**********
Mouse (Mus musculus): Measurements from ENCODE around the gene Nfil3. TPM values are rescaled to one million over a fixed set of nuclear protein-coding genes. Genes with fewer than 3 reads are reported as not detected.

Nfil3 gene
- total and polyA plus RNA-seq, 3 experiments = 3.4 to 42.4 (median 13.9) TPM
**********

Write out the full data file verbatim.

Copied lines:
Mouse (Mus musculus): Measurements from ENCODE around the gene Nfil3. TPM values are rescaled to one million over a fixed set of nuclear protein-coding genes. Genes with fewer than 3 reads are reported as not detected.

Nfil3 gene
- total and polyA plus RNA-seq, 3 experiments = 3.4 to 42.4 (median 13.9) TPM